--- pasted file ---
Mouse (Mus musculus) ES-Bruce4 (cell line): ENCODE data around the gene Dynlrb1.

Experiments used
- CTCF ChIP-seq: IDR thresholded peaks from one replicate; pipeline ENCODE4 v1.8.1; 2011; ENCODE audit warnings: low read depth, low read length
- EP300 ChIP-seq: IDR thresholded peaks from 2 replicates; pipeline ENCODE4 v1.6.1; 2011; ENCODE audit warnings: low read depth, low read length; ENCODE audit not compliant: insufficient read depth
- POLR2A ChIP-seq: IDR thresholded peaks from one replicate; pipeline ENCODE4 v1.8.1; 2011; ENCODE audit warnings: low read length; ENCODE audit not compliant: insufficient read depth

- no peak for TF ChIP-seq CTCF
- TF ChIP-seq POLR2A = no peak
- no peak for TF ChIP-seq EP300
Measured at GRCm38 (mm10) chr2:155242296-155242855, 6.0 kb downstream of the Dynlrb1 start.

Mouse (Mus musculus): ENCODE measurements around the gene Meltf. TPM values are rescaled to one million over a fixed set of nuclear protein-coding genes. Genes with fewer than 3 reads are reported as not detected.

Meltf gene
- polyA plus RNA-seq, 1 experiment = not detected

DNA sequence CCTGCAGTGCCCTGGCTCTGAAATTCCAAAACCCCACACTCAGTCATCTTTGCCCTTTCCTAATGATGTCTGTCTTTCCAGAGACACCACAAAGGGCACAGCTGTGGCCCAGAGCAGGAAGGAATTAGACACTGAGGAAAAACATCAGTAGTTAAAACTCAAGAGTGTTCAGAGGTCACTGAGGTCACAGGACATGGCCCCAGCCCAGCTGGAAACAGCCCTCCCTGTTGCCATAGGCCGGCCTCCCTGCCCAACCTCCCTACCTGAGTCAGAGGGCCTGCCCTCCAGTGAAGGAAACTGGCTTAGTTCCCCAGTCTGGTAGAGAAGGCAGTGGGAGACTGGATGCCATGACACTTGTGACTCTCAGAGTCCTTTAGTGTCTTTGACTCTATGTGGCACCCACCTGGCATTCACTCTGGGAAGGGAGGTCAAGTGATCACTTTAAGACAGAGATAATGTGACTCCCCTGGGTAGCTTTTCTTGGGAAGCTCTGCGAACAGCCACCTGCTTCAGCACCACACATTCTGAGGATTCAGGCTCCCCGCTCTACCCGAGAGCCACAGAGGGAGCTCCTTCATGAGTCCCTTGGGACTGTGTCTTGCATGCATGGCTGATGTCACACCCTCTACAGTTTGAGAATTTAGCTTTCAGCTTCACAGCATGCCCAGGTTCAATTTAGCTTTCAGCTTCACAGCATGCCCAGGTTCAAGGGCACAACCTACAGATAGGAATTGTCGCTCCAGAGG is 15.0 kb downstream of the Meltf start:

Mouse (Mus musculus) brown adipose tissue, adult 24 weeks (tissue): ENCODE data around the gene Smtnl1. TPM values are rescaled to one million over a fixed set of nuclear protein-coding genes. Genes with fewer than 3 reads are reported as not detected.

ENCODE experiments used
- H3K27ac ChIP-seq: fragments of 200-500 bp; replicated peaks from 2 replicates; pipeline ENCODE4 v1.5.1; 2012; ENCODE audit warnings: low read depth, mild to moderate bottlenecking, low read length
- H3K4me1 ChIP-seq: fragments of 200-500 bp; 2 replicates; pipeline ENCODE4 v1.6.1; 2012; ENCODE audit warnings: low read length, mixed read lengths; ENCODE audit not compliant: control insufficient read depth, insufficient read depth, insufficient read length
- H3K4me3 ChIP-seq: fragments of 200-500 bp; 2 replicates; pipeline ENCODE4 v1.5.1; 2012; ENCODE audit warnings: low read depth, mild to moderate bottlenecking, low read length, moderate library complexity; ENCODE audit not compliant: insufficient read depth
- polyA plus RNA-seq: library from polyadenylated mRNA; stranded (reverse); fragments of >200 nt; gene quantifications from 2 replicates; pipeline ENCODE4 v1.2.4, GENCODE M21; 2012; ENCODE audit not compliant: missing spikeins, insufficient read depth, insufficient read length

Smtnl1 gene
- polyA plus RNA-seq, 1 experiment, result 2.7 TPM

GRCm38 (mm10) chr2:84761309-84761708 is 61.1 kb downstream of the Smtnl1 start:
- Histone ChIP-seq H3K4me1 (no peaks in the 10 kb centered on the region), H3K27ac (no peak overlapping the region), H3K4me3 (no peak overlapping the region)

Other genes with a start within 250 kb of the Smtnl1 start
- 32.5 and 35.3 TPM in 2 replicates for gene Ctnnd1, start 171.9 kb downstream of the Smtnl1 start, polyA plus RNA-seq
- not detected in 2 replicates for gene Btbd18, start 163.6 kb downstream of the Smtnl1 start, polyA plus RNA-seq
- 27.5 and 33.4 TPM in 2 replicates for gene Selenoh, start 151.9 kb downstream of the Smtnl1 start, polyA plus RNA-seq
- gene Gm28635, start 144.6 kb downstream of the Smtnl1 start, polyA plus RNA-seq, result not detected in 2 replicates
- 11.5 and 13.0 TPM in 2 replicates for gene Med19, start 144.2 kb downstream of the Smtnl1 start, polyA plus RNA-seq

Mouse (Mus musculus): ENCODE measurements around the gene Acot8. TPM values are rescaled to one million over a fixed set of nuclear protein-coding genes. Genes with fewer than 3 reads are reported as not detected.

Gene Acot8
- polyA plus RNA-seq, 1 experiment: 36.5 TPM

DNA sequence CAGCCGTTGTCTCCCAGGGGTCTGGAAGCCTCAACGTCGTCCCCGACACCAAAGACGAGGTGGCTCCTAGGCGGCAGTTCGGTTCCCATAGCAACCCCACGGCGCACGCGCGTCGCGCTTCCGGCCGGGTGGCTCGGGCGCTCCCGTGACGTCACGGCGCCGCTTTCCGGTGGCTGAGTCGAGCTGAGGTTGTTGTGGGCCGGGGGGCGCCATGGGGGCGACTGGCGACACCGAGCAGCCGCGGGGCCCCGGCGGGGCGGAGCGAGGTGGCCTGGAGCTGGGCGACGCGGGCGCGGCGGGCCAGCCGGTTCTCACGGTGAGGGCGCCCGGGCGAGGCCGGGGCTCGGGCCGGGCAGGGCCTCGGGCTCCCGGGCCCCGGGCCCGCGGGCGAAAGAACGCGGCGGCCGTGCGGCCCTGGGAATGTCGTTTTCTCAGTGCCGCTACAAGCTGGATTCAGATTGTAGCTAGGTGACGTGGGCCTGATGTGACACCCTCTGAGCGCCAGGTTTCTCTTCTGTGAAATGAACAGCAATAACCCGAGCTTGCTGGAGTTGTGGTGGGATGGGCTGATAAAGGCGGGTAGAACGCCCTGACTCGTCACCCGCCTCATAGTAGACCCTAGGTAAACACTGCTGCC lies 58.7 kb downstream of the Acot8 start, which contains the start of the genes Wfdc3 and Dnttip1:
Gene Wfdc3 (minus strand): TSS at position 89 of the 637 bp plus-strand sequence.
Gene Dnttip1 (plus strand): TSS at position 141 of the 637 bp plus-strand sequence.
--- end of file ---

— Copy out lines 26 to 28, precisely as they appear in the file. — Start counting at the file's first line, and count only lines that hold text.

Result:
- not detected in 2 replicates for gene Btbd18, start 163.6 kb downstream of the Smtnl1 start, polyA plus RNA-seq
- 27.5 and 33.4 TPM in 2 replicates for gene Selenoh, start 151.9 kb downstream of the Smtnl1 start, polyA plus RNA-seq
- gene Gm28635, start 144.6 kb downstream of the Smtnl1 start, polyA plus RNA-seq, result not detected in 2 replicates